The PBA dream is crushed. But life… well, life goes on.

And like his celluloid namesake, Kojack is made of stern stuff. He stopped moping, picked himself up, and began playing once more. He began playing for pay in leagues in and around Manila and as far away as Mindoro and Palawan.

The pay varies – sometimes it’s PhP 1,500 per game, sometimes, it’s four thousand a pop. For the out of town tourneys that last up to two weeks, he receives anywhere from PhP 24,00-40,000 depending on the number of matches played. And that’s not counting bonuses should his team win a championship. And since he began playing these amateur pay-for-play leagues, he’s won about eight championships including two in the last several months. He’s played alongside former college stars like Derrick Hubalde (who is a relative) and former Adamson Falcon Gian Lloyd Abrigo who also ply this basketball route.

“Suwerte lang,” he says. “Na hindi pa ako na-injure. Sana hindi.”

The money that he earns he uses to pay for the electricity consumption in his parents’ home where h stays to this day. His father, Marcelo, recently suffered a stroke and has since been incapacitated. Kojack helps pay for his parents’ upkeep too.

To pay for the expenses, Melegrito most recently worked at IBM as an encoder. Several months into his desk job, Kojack resigned. “Hinahanap hanap ng katawan ko yung laro,” he admits. After all, he isn’t ready to give up on basketball. He looks to former Knights teammate Bryan Faundo for inspiration.

Faundo was also bypassed in the PBA Draft. And like Melegrito, he refused to play basketball for a time before he found his way back. And after what seemed like a journeyman status, Faundo seems to have found a home with Meralco.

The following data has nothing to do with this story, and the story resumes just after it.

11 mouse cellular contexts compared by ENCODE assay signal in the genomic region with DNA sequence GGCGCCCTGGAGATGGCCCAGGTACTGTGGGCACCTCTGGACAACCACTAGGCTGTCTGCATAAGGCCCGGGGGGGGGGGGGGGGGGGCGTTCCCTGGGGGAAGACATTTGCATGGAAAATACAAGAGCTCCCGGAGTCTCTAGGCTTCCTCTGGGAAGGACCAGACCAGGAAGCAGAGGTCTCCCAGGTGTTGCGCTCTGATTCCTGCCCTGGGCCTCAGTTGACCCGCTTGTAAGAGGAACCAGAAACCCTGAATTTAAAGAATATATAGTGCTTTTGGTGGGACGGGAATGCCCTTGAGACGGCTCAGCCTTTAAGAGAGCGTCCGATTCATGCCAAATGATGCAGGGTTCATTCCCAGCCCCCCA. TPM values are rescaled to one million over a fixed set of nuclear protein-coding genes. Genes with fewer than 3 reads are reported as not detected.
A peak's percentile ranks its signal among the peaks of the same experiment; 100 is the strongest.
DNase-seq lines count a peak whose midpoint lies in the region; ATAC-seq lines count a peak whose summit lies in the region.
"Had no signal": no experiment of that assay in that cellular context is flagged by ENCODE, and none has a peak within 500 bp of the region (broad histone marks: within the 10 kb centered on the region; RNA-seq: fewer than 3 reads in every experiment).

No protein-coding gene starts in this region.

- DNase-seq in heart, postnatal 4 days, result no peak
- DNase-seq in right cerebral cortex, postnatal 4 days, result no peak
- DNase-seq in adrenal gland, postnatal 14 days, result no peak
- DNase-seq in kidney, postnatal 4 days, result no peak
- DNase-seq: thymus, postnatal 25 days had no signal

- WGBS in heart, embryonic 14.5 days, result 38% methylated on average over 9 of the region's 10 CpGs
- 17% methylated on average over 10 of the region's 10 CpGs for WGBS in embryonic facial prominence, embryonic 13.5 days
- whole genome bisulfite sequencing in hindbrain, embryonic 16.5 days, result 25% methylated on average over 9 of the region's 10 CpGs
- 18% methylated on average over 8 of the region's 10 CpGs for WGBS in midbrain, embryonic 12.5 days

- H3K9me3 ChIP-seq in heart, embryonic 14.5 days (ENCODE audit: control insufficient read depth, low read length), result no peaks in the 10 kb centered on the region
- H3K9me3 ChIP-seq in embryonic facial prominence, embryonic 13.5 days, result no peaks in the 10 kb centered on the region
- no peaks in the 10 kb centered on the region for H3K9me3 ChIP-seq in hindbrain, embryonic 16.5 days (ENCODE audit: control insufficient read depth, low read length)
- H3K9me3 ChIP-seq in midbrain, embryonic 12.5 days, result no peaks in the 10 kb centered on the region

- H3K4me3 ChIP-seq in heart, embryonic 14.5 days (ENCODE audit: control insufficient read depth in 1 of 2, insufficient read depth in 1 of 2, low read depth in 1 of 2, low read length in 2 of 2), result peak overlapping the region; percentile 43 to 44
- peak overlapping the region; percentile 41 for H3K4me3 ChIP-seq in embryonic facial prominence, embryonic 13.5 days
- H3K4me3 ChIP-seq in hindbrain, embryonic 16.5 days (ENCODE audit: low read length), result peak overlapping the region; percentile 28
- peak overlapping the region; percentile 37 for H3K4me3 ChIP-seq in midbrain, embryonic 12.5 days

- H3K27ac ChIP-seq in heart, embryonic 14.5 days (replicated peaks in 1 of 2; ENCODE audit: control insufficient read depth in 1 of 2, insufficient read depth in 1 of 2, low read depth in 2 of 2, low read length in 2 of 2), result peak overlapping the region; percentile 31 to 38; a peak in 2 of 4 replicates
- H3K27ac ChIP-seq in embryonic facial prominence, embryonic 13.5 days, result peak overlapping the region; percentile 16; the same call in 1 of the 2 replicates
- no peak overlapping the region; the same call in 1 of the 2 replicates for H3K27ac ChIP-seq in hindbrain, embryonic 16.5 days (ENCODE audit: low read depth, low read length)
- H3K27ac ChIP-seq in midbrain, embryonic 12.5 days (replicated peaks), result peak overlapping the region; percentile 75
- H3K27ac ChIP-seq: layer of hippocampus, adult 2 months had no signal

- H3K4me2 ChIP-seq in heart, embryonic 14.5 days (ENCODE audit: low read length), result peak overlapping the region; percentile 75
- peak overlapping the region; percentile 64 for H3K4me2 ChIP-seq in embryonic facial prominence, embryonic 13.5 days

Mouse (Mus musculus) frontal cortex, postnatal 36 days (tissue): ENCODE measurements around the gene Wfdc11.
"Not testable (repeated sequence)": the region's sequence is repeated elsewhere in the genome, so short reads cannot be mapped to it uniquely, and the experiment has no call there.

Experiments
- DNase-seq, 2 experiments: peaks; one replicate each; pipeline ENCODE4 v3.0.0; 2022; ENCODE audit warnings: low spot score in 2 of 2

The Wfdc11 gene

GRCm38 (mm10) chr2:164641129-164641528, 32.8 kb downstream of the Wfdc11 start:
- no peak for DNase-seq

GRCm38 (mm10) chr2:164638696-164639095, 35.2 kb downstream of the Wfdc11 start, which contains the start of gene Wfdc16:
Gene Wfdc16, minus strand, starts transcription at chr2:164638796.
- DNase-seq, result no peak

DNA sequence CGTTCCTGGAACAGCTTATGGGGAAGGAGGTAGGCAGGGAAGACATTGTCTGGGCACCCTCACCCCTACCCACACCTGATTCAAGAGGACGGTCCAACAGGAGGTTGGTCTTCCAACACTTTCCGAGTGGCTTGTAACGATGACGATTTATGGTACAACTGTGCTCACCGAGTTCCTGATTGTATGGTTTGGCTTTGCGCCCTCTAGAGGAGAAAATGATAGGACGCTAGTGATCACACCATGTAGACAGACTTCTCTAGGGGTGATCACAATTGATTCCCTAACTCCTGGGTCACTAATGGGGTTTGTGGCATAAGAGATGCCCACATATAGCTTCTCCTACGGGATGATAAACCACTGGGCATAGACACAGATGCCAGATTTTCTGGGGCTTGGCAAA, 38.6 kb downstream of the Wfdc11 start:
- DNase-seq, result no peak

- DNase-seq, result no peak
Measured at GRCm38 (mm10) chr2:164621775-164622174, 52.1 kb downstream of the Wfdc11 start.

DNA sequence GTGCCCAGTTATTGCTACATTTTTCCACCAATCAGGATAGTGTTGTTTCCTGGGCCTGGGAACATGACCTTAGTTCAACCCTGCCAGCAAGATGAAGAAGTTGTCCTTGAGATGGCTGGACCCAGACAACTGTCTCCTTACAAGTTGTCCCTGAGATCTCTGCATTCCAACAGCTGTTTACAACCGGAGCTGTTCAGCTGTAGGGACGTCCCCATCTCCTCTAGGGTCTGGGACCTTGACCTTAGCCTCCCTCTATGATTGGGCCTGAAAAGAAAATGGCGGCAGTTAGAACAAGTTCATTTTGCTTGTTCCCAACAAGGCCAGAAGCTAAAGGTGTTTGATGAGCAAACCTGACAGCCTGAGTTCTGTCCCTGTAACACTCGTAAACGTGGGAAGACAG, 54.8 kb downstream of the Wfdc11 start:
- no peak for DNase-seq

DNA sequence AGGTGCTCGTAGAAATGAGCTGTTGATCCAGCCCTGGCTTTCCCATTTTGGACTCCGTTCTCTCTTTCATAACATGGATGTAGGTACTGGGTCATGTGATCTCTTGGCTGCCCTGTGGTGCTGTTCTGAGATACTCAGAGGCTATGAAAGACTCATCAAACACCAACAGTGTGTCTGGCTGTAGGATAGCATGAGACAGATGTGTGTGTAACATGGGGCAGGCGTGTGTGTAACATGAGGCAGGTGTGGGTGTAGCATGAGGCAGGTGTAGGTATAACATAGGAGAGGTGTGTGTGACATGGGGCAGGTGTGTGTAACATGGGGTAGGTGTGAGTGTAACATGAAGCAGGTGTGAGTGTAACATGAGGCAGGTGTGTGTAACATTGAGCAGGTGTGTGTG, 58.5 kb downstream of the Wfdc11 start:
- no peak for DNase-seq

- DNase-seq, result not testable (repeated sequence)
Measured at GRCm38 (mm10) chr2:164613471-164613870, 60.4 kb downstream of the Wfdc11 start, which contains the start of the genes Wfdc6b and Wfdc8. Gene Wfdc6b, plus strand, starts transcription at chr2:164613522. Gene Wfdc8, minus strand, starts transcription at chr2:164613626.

Kojack knows he’s getting in on the years (he’s hit 30). He’s stayed in marvelous shape and generally watches what he eats. And although he’s lost some of his speed, he’s compensated by trying to vary his game.

Melegrito also knows that he needs a steady job. One that pays every 15 days. He had it in IBM but he’s looking for something more basketball-oriented. “Kahit practice player lang,” he hopes. “Basta nasa basketball.”

He is giving himself a few more years before he knows that his skills will diminish and he will have to earn money in different manner.

Furthermore, life as a basketball mercenary is tough. Melegrito might be a legend in the Project 4-Marikina area, but don’t think that other ballers line up to pay him homage. Everyone wants to take him down. Everyone wants to show him up. In a recent tournament in Olandes, Marikina, Melegrito lost his cool after taking a shot. He punched back. He regrets it. Having lost his cool.

He knows he cannot on dwell on it. Just like the loss Sunday night.

Tomorrow’s another day. And Kojack has to find himself another league to play in.